About the Project
A project is available in the lab to better understand how the golgins and related proteins function in membrane trafficking within the secretory pathway. The project will employ a combination of methods to reveal how these proteins function in healthy cells, but also how their function is altered in disease. Amongst these methods is CRISPR-mediated genome editing, to generate modified versions of the proteins at endogenous levels, and proteomics, which allows the identification of associated protein complexes and post-translational modifications in an unbiased and systematic manner. These approaches will be combined with cell biology experiments to determine the functional roles of the golgins and related proteins in specific protein trafficking events within cells.
Training will be provided in mammalian cell culture, molecular cloning, genome editing using CRISPR, various microscopy techniques including fluorescence microscopy, and proteomics.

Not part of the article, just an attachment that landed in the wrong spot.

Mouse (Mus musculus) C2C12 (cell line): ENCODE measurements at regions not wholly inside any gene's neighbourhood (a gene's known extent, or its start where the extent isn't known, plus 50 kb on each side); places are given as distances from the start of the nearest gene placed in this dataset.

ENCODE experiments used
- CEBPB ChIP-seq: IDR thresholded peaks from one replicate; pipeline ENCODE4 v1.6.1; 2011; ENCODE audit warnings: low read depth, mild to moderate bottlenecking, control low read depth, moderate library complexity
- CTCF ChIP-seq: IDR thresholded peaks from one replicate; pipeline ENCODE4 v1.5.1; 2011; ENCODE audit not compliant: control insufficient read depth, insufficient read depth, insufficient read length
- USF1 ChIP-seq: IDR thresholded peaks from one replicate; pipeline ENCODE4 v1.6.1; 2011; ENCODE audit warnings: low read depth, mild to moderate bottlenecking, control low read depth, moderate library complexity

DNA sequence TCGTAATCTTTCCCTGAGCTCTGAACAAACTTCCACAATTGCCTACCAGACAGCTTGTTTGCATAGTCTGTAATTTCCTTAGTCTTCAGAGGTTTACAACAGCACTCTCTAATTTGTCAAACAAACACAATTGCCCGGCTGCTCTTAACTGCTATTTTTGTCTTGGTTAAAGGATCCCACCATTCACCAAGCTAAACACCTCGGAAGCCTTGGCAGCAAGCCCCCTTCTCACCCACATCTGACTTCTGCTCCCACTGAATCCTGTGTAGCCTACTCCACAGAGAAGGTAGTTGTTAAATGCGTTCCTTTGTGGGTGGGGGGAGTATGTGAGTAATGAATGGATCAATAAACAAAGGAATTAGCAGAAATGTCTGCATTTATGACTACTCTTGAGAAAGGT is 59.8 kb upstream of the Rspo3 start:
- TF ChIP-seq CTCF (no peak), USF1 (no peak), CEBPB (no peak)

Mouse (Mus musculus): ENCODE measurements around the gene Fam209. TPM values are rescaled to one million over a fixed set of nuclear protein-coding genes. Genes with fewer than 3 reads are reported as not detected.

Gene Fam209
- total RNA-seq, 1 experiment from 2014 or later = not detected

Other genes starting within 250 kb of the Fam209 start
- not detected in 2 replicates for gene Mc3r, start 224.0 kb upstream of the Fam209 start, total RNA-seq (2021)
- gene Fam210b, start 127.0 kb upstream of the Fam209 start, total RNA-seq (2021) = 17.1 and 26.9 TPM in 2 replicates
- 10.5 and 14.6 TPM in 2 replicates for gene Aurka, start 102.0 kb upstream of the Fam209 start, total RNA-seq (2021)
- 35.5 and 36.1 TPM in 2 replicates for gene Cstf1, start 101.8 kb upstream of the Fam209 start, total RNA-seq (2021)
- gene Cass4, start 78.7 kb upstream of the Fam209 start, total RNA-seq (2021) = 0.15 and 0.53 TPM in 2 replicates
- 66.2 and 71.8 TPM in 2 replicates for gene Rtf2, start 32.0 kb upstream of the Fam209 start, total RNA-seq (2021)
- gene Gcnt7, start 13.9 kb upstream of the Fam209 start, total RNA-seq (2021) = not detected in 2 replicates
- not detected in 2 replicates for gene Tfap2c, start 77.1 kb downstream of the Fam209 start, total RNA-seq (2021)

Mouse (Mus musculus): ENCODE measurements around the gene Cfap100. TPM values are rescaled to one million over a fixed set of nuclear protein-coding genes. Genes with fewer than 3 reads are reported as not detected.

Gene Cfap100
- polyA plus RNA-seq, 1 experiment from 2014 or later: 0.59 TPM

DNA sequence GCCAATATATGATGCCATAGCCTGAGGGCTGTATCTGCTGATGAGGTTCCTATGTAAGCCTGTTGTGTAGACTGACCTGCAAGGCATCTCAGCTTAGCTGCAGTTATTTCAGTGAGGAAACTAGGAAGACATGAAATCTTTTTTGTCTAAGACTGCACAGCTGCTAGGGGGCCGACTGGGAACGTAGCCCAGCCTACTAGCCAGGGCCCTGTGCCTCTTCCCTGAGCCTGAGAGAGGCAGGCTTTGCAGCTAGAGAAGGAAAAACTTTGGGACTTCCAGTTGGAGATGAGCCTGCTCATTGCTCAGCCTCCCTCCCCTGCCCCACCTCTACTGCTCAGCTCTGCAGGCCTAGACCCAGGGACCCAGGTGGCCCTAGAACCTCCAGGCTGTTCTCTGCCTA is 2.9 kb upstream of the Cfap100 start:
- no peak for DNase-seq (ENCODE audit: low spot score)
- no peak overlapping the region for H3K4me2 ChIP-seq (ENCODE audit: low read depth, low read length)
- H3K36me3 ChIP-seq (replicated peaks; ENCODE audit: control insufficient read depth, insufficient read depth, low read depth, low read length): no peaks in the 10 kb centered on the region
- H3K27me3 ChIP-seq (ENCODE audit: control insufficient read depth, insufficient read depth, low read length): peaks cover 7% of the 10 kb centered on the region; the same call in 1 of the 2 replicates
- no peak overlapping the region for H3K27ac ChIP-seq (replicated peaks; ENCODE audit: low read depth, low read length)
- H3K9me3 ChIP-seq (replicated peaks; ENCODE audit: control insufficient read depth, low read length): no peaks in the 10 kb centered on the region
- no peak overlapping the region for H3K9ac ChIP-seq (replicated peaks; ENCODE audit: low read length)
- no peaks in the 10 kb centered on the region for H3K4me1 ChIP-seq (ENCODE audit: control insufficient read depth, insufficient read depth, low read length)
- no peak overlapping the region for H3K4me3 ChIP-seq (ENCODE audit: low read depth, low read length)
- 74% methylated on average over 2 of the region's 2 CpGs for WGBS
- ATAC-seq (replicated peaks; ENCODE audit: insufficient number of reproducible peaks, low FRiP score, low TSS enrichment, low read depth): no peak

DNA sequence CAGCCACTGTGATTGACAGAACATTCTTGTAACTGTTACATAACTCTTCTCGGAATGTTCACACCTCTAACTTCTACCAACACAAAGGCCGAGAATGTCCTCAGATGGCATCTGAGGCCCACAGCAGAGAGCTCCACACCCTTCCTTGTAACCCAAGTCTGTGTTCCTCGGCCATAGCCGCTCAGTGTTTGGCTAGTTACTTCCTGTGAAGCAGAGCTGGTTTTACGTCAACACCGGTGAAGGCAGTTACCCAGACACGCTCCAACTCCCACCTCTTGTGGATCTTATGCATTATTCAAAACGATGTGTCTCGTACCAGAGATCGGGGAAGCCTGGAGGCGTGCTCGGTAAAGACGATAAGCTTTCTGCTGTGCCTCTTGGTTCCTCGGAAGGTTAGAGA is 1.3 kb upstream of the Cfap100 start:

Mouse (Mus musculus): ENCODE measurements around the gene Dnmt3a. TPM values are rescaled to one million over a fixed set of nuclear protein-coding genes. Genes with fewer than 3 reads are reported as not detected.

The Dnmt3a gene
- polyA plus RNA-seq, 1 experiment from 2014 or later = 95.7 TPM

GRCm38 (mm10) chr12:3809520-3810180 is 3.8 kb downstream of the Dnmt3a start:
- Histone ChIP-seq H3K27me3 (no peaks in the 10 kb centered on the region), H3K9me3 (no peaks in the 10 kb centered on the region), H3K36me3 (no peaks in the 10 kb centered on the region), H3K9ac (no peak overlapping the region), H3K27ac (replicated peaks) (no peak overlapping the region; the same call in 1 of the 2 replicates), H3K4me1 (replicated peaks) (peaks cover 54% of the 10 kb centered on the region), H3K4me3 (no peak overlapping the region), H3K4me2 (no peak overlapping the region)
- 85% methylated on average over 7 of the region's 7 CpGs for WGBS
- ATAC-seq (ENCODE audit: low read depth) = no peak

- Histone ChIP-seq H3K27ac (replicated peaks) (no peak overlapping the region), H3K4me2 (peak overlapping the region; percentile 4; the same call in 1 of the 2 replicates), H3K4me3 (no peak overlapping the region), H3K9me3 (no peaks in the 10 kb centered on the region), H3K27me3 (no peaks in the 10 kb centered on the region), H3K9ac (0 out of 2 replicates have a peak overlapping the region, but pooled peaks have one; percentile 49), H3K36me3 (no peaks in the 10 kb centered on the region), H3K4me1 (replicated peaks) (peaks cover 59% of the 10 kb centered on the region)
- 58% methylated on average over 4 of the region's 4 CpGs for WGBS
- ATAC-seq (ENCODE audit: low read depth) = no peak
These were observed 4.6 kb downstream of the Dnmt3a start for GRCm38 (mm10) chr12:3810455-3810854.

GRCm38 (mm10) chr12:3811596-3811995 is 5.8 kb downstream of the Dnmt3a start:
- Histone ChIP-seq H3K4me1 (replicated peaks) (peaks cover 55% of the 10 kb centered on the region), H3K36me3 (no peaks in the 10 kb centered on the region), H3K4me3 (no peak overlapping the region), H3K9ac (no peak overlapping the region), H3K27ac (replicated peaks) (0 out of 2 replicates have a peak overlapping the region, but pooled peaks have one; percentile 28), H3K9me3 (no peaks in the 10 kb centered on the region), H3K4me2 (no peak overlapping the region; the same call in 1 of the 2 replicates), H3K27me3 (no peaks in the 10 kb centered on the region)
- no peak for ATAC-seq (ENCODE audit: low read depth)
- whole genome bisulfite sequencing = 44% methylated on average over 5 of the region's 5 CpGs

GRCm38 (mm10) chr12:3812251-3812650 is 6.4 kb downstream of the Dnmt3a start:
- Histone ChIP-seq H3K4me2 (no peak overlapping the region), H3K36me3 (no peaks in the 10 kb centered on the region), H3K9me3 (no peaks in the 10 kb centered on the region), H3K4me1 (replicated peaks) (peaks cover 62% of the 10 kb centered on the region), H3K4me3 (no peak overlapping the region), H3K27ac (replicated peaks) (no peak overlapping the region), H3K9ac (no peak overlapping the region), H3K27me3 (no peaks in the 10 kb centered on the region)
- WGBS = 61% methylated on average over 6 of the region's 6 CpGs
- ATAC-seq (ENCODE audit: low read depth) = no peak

For further details about our work please see https://www.research.manchester.ac.uk/portal/martin.p.lowe.html, or feel free to contact Prof Martin Lowe for further details on the various available topics at [email protected]
This project has a Band 3 fee. Details of our different fee bands can be found on our website (View Website). For information on how to apply for this project, please visit the Faculty of Biology, Medicine and Health Doctoral Academy website (View Website).
Hennies et al (2008). Gerodermia osteodysplastica is caused by mutations in SCYL1BP1, a Rab-6 interacting golgin. Nat. Gen. 40, 1410-1412.
Liu et al (2017). Loss of the golgin GM130 causes Golgi disruption, Purkinje neuron loss, and ataxia in mice. Proc. Natl. Acad. Sci. 114, 346-351
Witkos and Lowe (2016). The golgin family of coiled-coil tethering proteins. Front. Cell Dev. Biol. 3: 86.
Witkos and Lowe (2017). Recognition and tethering of transport vesicles at the Golgi apparatus. Curr. Op. Cell Biol. 47, 16-23.
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